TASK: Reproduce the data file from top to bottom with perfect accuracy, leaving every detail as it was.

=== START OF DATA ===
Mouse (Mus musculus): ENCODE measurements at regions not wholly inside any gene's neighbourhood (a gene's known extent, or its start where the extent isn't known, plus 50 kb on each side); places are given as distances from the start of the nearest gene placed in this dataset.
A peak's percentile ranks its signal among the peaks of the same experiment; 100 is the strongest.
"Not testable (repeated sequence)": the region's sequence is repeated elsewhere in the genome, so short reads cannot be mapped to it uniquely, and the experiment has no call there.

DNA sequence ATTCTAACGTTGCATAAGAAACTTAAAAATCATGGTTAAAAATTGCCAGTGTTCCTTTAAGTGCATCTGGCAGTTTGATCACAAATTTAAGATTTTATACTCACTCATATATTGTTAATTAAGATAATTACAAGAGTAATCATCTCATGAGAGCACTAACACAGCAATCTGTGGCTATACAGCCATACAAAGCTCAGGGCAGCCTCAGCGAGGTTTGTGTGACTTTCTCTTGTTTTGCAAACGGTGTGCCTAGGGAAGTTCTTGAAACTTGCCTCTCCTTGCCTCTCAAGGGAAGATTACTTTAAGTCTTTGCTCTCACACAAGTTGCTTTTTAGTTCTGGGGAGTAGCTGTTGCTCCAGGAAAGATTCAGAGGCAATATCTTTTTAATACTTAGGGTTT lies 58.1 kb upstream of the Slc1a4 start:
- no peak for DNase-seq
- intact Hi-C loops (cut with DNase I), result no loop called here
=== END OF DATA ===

Mouse (Mus musculus): ENCODE measurements at regions not wholly inside any gene's neighbourhood (a gene's known extent, or its start where the extent isn't known, plus 50 kb on each side); places are given as distances from the start of the nearest gene placed in this dataset.
A peak's percentile ranks its signal among the peaks of the same experiment; 100 is the strongest.
"Not testable (repeated sequence)": the region's sequence is repeated elsewhere in the genome, so short reads cannot be mapped to it uniquely, and the experiment has no call there.

DNA sequence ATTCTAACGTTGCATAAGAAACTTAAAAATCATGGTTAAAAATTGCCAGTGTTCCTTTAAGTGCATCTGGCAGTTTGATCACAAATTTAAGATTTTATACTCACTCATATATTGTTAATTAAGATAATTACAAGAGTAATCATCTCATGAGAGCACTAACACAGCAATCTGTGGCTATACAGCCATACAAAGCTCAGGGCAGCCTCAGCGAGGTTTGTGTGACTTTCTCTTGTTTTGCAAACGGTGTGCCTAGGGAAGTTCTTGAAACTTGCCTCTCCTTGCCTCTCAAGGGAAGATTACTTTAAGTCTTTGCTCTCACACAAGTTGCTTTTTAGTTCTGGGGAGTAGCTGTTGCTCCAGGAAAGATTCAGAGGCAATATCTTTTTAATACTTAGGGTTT lies 58.1 kb upstream of the Slc1a4 start:
- no peak for DNase-seq
- intact Hi-C loops (cut with DNase I), result no loop called here